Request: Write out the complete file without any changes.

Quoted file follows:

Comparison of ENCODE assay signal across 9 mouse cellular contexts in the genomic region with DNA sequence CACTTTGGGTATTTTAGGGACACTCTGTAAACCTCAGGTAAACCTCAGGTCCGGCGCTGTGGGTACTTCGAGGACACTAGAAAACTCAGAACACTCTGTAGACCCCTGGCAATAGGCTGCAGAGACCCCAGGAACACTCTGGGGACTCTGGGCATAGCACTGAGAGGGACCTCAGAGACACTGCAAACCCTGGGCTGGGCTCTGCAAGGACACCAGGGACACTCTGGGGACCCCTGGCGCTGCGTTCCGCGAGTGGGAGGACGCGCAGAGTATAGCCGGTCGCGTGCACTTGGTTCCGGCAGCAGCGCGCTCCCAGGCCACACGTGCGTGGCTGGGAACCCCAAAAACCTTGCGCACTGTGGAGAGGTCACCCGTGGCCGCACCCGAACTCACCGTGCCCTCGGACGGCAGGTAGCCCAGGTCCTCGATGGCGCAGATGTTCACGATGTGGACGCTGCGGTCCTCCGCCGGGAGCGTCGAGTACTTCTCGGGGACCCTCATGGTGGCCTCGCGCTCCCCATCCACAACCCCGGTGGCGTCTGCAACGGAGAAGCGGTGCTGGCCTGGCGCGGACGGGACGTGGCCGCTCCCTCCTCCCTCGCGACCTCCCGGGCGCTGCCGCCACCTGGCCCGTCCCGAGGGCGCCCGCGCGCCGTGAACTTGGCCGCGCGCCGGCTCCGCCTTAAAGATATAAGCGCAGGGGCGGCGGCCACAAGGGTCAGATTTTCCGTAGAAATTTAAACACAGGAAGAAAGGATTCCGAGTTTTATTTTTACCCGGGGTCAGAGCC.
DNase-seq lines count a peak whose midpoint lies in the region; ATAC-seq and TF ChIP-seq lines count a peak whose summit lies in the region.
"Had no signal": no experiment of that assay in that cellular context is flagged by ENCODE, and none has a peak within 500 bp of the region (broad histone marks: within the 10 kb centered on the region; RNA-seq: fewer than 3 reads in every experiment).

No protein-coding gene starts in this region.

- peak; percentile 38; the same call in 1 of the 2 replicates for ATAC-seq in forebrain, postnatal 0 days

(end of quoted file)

Comparison of ENCODE assay signal across 9 mouse cellular contexts in the genomic region with DNA sequence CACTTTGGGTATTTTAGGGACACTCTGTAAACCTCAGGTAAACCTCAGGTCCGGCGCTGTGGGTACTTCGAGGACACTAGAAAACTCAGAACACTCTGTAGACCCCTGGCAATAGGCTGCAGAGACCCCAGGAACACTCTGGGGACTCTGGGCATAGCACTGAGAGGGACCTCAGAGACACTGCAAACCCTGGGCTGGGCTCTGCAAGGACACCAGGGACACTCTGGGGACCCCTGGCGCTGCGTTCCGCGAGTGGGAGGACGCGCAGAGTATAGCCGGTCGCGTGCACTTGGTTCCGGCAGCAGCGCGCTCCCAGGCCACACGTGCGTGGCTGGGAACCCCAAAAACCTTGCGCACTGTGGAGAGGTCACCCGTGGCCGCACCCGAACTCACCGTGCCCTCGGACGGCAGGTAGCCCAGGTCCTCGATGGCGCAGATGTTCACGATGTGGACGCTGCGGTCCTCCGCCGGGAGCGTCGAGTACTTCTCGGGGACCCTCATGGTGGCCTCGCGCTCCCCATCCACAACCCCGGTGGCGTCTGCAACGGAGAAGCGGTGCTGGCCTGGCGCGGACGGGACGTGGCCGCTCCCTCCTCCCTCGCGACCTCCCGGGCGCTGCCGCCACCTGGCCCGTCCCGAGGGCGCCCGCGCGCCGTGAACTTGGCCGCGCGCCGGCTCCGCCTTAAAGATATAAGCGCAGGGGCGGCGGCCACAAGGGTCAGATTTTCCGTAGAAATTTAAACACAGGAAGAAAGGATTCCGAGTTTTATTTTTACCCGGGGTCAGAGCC.
DNase-seq lines count a peak whose midpoint lies in the region; ATAC-seq and TF ChIP-seq lines count a peak whose summit lies in the region.
"Had no signal": no experiment of that assay in that cellular context is flagged by ENCODE, and none has a peak within 500 bp of the region (broad histone marks: within the 10 kb centered on the region; RNA-seq: fewer than 3 reads in every experiment).

No protein-coding gene starts in this region.

- peak; percentile 38; the same call in 1 of the 2 replicates for ATAC-seq in forebrain, postnatal 0 days